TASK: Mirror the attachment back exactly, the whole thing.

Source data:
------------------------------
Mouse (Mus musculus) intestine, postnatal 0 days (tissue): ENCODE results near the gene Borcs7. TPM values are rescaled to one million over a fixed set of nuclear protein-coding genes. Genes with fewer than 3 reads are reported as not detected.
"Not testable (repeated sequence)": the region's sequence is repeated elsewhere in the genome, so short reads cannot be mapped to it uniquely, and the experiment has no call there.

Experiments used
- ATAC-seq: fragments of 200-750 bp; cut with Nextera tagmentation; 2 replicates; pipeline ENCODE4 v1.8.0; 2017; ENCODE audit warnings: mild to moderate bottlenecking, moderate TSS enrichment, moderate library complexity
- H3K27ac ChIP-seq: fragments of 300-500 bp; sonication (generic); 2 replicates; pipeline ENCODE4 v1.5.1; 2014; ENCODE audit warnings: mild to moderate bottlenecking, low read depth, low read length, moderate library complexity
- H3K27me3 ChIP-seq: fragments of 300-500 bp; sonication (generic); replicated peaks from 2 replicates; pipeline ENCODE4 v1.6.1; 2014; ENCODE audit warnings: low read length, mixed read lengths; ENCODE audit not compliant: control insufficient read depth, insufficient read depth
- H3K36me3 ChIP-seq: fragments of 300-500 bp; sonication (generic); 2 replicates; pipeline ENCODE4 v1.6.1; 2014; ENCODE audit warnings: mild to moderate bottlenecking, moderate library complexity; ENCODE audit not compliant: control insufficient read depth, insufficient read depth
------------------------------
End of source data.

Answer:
Mouse (Mus musculus) intestine, postnatal 0 days (tissue): ENCODE results near the gene Borcs7. TPM values are rescaled to one million over a fixed set of nuclear protein-coding genes. Genes with fewer than 3 reads are reported as not detected.
"Not testable (repeated sequence)": the region's sequence is repeated elsewhere in the genome, so short reads cannot be mapped to it uniquely, and the experiment has no call there.

Experiments used
- ATAC-seq: fragments of 200-750 bp; cut with Nextera tagmentation; 2 replicates; pipeline ENCODE4 v1.8.0; 2017; ENCODE audit warnings: mild to moderate bottlenecking, moderate TSS enrichment, moderate library complexity
- H3K27ac ChIP-seq: fragments of 300-500 bp; sonication (generic); 2 replicates; pipeline ENCODE4 v1.5.1; 2014; ENCODE audit warnings: mild to moderate bottlenecking, low read depth, low read length, moderate library complexity
- H3K27me3 ChIP-seq: fragments of 300-500 bp; sonication (generic); replicated peaks from 2 replicates; pipeline ENCODE4 v1.6.1; 2014; ENCODE audit warnings: low read length, mixed read lengths; ENCODE audit not compliant: control insufficient read depth, insufficient read depth
- H3K36me3 ChIP-seq: fragments of 300-500 bp; sonication (generic); 2 replicates; pipeline ENCODE4 v1.6.1; 2014; ENCODE audit warnings: mild to moderate bottlenecking, moderate library complexity; ENCODE audit not compliant: control insufficient read depth, insufficient read depth